1 Forecasting Oil Prices and Quantifying Oil Price Risks Christiane Baumeister Lutz Kilian Bank of Canada University of Michigan CEPR
2 Motivation When discussing an economy's energy security, the first and foremost question is what oil price risks this economy faces. These risks arise from unpredictable fluctuations in the real price of oil. Implications: 1. We can reduce these risks by using improved forecasting methods. 2. We can quantify the remaining risks based on density forecasts of the real price of oil.
3 Background The real price of oil is one of the key variables in the modelbased macroeconomic projections generated by central banks, private sector forecasters, and international organizations. Few studies to date on how to forecast the real price of oil. Alquist, Kilian, Vigfusson (2011, Hdbk chapter) Until now none that are conducted in real time. Baumeister and Kilian (2012, forthcoming: JBES)
4 Why Real-Time Data Matter 1. Even preliminary data may become available only with a lag. 2. Past data are continuously revised for several years. Unlike in many other contexts, these features affect both the no-change forecast and alternative forecasting models.
5 The Baumeister-Kilian Real-Time Data Set Comprehensive monthly real-time data set consisting of vintages for through , each covering data extending back to Real-time data constructed from a variety of sources, many of which are not available in electronic form. Both backcasting and nowcasting techniques are used to fill gaps in the real-time data.
6 Stylized Facts about the Revisions The average number of revisions ranges from 1 for the U.S. refiners acquisition cost for crude oil imports to 9 in the global crude oil production data. Most revisions occur one month after the first release, but revisions may continue for several years. For U.S. oil market data, revisions are complete within two years. Revisions are unforecastable. No benchmark revisions (unlike in NIPA data).
7 Delays in Data Availability Require Nowcasting Extrapolate based on the average rate of change up to that point in time: World oil production U.S. CPI U.S. crude oil inventories Extrapolate at rate of growth of WTI: U.S. RAC for crude oil imports Extrapolate using no-change forecast: Ratio of OECD over U.S. petroleum inventories
8 Key Parameters for Forecasting Horserace Evaluation window: Data for in the vintage are treated as ex-post revised data when evaluating the forecast accuracy Forecasts horizons h 1,3,6,9,12 EOS Approach Variables to be forecast: Real refiners acquisition cost for crude oil imports Real West Texas Intermediate price of crude oil Remark: Brent oil price only starts in May 1987
9 Real-Time Forecast Accuracy: Candidate Models 1. No-change forecast (random walk forecast) 2. Recursive AR and ARMA forecasts 3. Recursive VAR forecasts motivated by global oil market model of Kilian and Murphy (2011) VAR variables: 1. Percent change in global crude oil production 2. Index of global real activity (in deviations from trend) 3. Real price of oil 4. Change in above-ground global crude oil inventories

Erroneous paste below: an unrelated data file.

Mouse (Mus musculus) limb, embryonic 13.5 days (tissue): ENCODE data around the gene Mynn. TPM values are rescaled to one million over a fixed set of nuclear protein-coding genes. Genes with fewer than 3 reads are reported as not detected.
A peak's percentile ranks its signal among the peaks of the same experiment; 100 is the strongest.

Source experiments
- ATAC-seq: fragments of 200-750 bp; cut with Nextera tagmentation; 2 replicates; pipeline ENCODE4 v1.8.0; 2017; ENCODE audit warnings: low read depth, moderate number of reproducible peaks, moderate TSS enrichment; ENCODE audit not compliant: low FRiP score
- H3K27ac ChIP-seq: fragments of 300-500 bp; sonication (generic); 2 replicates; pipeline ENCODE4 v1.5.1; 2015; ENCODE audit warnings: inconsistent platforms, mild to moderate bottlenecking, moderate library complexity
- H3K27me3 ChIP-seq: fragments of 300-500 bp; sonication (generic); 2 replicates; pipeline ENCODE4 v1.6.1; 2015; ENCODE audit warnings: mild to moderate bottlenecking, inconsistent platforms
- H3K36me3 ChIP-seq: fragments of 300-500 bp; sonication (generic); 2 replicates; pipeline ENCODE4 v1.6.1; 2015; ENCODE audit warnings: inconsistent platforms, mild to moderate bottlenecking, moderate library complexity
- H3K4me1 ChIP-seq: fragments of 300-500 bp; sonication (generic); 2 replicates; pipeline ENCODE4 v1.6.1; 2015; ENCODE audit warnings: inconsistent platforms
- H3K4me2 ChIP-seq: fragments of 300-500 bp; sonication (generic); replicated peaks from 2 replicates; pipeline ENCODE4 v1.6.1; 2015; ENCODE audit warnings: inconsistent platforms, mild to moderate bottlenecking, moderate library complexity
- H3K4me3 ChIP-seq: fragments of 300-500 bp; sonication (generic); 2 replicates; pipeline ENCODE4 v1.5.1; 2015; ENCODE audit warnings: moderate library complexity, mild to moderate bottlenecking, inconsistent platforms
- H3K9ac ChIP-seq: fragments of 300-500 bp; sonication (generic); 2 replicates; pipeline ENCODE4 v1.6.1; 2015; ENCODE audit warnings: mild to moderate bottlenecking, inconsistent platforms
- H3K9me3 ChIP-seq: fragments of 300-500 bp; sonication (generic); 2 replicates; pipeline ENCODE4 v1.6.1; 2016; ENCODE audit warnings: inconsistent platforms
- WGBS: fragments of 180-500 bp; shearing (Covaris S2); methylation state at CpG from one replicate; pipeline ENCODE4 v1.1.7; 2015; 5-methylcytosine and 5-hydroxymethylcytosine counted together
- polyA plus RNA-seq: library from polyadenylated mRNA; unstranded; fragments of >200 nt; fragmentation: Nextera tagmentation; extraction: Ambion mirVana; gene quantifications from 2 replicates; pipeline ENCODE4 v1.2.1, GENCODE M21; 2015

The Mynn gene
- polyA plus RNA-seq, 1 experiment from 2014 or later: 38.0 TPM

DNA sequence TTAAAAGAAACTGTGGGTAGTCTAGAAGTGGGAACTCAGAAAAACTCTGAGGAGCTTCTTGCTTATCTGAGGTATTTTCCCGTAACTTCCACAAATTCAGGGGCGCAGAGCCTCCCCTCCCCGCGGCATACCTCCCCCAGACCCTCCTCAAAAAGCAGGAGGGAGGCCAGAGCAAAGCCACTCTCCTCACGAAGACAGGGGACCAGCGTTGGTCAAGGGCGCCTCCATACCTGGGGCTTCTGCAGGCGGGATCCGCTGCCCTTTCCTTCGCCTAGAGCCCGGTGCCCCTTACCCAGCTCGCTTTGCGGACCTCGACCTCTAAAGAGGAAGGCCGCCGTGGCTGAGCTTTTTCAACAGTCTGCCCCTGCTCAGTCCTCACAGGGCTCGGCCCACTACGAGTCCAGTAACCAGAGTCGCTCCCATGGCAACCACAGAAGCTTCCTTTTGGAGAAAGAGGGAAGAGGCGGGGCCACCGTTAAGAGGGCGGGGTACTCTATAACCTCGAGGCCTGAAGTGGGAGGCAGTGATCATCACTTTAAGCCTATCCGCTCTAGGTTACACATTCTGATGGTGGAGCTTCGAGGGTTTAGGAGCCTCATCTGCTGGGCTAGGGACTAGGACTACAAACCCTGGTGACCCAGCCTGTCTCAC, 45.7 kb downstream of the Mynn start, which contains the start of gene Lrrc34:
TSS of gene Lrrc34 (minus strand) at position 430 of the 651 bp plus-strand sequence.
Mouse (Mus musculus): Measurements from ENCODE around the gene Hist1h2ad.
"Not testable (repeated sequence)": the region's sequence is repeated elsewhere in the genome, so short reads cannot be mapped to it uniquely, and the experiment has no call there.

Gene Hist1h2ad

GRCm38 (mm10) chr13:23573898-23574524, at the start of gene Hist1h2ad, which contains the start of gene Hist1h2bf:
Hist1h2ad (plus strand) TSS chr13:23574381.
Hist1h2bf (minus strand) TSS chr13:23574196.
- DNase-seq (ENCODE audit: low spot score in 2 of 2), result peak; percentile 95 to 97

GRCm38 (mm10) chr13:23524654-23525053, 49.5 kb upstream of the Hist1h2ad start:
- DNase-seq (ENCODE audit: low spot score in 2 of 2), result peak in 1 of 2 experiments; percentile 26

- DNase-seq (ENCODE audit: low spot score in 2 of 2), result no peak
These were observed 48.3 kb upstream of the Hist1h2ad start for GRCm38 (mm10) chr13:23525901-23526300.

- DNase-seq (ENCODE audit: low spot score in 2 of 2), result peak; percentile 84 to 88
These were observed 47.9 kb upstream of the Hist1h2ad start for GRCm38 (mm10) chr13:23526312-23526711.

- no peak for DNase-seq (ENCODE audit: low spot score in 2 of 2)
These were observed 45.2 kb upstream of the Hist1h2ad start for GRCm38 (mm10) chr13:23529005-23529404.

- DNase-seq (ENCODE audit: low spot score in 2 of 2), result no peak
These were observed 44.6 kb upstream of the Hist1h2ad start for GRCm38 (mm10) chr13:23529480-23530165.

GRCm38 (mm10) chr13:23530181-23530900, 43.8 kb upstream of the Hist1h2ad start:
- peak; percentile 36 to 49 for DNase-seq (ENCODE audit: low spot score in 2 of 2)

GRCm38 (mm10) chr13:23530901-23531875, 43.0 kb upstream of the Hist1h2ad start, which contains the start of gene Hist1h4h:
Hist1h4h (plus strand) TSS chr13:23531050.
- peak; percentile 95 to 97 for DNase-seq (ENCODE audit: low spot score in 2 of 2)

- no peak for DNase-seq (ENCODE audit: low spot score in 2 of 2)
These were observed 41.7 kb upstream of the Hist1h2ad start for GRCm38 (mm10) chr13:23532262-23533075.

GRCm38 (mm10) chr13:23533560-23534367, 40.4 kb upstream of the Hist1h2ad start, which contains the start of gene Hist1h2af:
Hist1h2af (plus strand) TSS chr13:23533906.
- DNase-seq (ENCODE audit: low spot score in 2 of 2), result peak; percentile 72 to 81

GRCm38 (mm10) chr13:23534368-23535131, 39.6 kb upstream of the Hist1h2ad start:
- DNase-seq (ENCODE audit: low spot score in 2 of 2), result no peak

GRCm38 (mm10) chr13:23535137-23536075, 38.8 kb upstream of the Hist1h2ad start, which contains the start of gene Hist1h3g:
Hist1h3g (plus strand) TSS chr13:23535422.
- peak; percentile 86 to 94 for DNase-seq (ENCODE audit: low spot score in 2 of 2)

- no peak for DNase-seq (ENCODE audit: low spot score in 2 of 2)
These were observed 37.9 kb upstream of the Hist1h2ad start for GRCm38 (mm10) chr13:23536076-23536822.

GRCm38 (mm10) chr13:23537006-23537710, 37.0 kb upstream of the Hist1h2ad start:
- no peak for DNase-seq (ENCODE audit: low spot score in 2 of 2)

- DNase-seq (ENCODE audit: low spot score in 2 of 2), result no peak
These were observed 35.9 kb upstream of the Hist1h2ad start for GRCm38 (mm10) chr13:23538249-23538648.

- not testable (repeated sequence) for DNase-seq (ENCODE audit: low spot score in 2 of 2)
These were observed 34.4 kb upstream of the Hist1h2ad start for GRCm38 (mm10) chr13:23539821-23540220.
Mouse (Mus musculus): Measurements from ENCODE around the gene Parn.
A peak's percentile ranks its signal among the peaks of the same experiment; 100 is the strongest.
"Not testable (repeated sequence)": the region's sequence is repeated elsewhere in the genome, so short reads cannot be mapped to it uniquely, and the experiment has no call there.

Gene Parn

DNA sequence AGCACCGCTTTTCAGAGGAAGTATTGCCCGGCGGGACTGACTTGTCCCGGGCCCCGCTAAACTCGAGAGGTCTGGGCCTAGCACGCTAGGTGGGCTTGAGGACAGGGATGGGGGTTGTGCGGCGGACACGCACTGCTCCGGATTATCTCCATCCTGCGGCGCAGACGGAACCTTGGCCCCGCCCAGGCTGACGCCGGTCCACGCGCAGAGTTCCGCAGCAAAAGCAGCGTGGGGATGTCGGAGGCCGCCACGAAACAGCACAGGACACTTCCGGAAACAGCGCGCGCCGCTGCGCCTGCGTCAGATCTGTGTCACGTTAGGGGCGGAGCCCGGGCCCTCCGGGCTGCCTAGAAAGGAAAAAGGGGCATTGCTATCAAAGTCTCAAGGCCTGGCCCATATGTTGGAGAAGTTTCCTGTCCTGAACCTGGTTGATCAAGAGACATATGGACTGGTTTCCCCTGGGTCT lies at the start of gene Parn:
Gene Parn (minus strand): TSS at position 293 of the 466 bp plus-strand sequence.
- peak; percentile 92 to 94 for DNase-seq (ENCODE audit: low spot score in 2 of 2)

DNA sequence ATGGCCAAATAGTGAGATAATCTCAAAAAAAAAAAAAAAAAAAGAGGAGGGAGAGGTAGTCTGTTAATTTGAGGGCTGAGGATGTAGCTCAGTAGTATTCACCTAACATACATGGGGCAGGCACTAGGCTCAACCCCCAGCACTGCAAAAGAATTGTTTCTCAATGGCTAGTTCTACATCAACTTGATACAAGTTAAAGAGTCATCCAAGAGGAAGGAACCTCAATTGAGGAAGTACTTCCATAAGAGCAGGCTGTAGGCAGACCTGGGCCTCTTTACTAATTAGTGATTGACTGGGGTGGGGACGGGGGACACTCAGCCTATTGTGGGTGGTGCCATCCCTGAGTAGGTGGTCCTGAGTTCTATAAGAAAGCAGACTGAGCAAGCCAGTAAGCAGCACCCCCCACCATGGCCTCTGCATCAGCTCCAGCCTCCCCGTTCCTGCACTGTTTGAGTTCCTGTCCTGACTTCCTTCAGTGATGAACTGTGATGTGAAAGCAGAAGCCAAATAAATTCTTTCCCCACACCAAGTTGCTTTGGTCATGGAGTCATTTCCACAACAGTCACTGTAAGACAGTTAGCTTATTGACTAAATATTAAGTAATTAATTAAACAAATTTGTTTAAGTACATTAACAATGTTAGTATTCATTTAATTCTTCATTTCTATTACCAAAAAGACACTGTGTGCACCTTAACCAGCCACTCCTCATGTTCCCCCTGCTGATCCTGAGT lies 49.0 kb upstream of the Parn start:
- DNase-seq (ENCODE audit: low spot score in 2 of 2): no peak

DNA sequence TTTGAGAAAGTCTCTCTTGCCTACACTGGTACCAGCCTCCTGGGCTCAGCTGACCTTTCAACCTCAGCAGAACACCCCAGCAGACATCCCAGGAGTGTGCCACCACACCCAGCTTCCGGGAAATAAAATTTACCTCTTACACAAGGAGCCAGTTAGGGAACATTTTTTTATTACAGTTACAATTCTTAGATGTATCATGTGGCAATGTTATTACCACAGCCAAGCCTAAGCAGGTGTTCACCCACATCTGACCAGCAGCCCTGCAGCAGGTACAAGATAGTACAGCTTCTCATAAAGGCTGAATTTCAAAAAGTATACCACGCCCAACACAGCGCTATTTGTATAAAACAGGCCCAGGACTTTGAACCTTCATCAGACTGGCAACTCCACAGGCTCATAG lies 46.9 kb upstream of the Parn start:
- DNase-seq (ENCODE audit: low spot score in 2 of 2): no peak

10 4. Forecasts extrapolating the real price of oil based on the oil futures spread adjusted for expected inflation. R R f s h h t ht t1 t t t 5. Forecasts extrapolating the real price of oil based on recent changes in non-oil industrial commodity prices adjusted for expected inflation. R R h, industrial raw materials h t ht t1 t t
11 Real U.S. Refiners Acquisition Cost of Imports: Real-Time Recursive MSPE Ratio Relative to No-Change Forecast Horizon VAR(12) BVAR(24) Oil Futures Price of Raw Materials **
12 Real U.S. Refiners Acquisition Cost of Imports: Real-Time Recursive Directional Accuracy of VAR Forecast Horizon VAR(12) BVAR(24) Oil Futures Price of Raw Materials * * * * * * * * * * **
13 Real WTI Price: Real-Time Recursive MSPE Ratio Relative to No-Change Forecast Horizon VAR(12) BVAR(24) Oil Futures Price of Raw Materials **
14 Real WTI Price: Real-Time Recursive Directional Accuracy of VAR Forecast Horizon VAR(12) BVAR(24) Oil Futures Price of Raw Materials * ** ** * * * * * ** * * * **
15 Punchline Large out-of-sample MSPE reductions relative to no-change forecast up to six months (up to 25% in real time); smaller reductions up to one year. High and statistically significant real-time directional accuracy for horizons up to one year (as high as to 65%). The model works especially well during financial crisis. This VAR model not only beats the random walk, but also is more accurate than forecasts based on oil futures prices.
16 Limitations of Standard Oil Price Forecasts Standard forecasts based on reduced-form regressions or based on oil futures prices do not allow us to assess the effects of hypothetical events (such as a global recovery, a financial crisis, an unexpected oil supply disruption, or a period of growing political tension in the Middle East) on the baseline oil price forecast. Baumeister and Kilian (mimeo 2012) present new tools designed to address this question.
17 Real-Time Forecast Scenarios Real-time conditional projections of how the oil price forecast would deviate from the unconditional forecast benchmark under hypothetical scenarios about future demand and supply conditions in the global market for crude oil. Such scenarios can be constructed from the structural movingaverage representation of the same type of VAR model we already showed to have real-time forecasting ability earlier. All we need to do is add the identifying assumptions of Kilian and Murphy (2011).
18 Four Structural Shocks 1. Shock to the flow of crude oil production ( flow supply shock ) 2. Shock to the demand for crude oil driven by the global business cycle ( flow demand shock ) 3. Shock to the demand for above-ground oil inventories arising from forward-looking behavior ( speculative demand shock ) 4. Residual oil demand shock that captures all structural shocks not otherwise accounted for and has no direct economic interpretation (e.g., weather shocks, shocks to inventory technology or preferences, idiosyncratic changes in SPR).